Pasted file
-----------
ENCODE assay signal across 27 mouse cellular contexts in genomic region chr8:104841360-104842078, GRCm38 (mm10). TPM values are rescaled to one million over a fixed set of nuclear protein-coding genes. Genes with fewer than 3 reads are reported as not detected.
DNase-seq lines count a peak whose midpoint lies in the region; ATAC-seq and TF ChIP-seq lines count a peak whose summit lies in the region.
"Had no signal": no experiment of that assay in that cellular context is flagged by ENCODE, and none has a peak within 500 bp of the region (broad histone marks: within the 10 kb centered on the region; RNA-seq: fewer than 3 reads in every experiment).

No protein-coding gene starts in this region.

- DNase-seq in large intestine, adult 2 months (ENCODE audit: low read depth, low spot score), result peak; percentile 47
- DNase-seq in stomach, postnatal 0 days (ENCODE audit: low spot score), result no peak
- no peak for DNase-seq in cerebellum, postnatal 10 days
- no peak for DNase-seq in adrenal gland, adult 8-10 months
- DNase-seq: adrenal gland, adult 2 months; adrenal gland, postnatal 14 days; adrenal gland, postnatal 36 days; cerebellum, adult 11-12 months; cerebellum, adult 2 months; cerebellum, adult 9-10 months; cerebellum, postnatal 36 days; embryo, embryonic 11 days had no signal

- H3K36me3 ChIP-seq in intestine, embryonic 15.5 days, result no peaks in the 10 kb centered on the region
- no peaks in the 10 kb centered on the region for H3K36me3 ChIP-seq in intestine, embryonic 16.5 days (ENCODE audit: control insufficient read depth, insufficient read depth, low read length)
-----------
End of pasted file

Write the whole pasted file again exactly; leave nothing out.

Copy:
ENCODE assay signal across 27 mouse cellular contexts in genomic region chr8:104841360-104842078, GRCm38 (mm10). TPM values are rescaled to one million over a fixed set of nuclear protein-coding genes. Genes with fewer than 3 reads are reported as not detected.
DNase-seq lines count a peak whose midpoint lies in the region; ATAC-seq and TF ChIP-seq lines count a peak whose summit lies in the region.
"Had no signal": no experiment of that assay in that cellular context is flagged by ENCODE, and none has a peak within 500 bp of the region (broad histone marks: within the 10 kb centered on the region; RNA-seq: fewer than 3 reads in every experiment).

No protein-coding gene starts in this region.

- DNase-seq in large intestine, adult 2 months (ENCODE audit: low read depth, low spot score), result peak; percentile 47
- DNase-seq in stomach, postnatal 0 days (ENCODE audit: low spot score), result no peak
- no peak for DNase-seq in cerebellum, postnatal 10 days
- no peak for DNase-seq in adrenal gland, adult 8-10 months
- DNase-seq: adrenal gland, adult 2 months; adrenal gland, postnatal 14 days; adrenal gland, postnatal 36 days; cerebellum, adult 11-12 months; cerebellum, adult 2 months; cerebellum, adult 9-10 months; cerebellum, postnatal 36 days; embryo, embryonic 11 days had no signal

- H3K36me3 ChIP-seq in intestine, embryonic 15.5 days, result no peaks in the 10 kb centered on the region
- no peaks in the 10 kb centered on the region for H3K36me3 ChIP-seq in intestine, embryonic 16.5 days (ENCODE audit: control insufficient read depth, insufficient read depth, low read length)